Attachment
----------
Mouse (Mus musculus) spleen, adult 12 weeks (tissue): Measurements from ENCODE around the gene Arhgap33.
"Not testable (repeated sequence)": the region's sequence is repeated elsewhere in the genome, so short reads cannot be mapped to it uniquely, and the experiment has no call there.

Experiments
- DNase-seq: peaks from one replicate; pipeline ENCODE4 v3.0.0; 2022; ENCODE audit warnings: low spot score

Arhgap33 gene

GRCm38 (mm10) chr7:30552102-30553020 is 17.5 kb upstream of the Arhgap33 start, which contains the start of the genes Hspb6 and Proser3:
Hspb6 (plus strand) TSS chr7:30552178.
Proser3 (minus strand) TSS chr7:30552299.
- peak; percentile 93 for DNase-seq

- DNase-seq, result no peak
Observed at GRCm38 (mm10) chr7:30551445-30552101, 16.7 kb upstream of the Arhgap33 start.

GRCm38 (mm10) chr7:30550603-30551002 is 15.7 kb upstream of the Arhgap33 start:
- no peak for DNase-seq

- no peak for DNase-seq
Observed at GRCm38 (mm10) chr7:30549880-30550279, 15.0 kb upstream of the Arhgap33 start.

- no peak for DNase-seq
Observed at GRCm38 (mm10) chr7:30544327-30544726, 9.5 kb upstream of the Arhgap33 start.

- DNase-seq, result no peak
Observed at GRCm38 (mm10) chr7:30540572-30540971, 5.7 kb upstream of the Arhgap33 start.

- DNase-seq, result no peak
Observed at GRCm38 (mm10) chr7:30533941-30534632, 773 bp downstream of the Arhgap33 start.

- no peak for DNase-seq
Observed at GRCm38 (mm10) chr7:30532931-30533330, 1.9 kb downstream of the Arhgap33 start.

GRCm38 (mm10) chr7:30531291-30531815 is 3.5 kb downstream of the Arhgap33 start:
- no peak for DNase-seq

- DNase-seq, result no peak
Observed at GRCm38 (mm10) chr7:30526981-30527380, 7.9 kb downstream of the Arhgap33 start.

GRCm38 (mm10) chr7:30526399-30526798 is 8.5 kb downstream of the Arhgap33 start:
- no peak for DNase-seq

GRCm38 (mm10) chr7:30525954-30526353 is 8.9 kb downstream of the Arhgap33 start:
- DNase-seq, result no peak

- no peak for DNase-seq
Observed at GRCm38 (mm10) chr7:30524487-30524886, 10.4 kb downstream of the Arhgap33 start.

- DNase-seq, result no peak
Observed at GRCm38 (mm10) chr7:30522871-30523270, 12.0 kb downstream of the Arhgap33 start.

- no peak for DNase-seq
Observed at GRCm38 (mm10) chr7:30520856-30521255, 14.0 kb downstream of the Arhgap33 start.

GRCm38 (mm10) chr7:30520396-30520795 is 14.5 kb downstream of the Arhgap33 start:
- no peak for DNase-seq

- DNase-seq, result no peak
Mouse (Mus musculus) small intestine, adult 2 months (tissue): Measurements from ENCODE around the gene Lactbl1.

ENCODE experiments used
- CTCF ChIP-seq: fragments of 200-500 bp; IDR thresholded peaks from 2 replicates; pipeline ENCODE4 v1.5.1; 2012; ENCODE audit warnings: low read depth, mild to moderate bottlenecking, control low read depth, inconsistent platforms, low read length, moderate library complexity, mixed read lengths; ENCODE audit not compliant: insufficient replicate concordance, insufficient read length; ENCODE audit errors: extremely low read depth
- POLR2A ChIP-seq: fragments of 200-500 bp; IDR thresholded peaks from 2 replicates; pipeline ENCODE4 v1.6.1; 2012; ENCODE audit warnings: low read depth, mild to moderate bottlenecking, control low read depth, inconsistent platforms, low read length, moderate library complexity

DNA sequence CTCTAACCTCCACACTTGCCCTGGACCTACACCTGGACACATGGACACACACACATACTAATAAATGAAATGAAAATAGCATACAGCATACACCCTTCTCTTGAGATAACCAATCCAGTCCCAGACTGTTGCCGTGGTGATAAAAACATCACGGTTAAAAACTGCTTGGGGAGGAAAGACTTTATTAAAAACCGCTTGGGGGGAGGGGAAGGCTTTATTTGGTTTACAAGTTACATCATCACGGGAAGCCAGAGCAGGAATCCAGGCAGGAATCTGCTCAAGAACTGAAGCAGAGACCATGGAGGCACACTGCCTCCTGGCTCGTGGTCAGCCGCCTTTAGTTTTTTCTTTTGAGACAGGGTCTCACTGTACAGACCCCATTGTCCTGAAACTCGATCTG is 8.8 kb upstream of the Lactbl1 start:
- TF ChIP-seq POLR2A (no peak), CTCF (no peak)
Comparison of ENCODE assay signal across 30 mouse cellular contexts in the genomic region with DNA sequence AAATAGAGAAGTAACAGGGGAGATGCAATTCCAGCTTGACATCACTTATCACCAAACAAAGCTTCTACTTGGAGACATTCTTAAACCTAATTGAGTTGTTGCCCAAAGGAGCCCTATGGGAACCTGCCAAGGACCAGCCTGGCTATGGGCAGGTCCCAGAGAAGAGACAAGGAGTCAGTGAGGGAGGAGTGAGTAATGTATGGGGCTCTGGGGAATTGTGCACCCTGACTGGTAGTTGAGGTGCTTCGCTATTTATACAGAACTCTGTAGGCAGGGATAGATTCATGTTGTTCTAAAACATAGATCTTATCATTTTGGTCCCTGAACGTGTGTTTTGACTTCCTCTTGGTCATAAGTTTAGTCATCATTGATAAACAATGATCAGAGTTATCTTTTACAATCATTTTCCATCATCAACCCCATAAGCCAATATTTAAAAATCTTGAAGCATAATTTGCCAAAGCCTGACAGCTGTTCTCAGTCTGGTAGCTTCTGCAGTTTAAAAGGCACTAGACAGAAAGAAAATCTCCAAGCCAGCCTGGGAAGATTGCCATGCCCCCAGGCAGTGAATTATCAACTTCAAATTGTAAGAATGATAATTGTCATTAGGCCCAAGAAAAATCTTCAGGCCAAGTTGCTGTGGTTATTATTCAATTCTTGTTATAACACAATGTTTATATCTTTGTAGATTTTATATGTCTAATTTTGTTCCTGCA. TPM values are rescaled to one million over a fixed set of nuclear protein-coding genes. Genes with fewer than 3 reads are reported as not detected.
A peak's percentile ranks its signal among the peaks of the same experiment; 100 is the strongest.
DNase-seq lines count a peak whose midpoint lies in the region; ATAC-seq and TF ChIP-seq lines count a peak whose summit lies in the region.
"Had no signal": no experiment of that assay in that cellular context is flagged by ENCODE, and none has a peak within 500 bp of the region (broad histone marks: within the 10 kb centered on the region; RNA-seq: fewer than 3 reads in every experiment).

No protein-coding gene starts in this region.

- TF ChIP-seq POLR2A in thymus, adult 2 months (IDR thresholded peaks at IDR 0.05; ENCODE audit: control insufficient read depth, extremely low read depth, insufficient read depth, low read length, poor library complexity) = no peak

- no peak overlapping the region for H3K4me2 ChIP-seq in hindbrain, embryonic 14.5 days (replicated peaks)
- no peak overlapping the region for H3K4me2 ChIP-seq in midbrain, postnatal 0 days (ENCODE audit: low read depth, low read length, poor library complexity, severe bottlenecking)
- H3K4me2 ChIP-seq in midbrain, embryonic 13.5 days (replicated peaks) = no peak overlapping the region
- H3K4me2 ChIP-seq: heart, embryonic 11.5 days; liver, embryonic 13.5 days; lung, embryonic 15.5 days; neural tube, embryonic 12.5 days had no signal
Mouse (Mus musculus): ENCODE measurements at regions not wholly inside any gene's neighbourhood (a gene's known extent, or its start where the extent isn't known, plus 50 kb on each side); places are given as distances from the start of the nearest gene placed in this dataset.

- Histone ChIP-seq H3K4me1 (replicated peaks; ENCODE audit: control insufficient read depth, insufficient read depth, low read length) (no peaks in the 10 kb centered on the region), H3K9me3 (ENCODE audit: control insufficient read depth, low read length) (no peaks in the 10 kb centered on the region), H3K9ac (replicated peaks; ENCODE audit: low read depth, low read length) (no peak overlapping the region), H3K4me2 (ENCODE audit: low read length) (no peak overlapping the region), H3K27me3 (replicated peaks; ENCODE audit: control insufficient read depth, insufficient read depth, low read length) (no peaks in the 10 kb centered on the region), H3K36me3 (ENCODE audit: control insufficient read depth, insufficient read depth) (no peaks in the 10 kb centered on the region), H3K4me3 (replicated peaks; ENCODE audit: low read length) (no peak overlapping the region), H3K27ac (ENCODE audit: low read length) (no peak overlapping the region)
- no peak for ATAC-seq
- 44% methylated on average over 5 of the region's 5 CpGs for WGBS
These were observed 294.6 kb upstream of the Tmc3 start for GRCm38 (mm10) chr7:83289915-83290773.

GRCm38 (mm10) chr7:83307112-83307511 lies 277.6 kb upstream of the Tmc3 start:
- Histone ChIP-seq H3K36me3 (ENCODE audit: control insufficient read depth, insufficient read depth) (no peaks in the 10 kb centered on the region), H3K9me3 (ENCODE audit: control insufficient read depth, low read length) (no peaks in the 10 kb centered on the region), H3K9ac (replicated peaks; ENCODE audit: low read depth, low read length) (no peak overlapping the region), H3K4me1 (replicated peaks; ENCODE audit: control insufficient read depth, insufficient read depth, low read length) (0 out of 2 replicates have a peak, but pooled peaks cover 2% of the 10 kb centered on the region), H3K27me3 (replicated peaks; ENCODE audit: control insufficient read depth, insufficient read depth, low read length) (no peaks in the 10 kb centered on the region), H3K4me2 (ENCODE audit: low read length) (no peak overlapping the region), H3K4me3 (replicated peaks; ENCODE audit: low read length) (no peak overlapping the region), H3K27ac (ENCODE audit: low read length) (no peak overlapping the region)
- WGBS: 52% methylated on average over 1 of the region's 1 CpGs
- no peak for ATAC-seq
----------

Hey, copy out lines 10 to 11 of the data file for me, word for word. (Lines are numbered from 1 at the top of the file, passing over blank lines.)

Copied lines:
- DNase-seq, result no peak
Observed at GRCm38 (mm10) chr7:30551445-30552101, 16.7 kb upstream of the Arhgap33 start.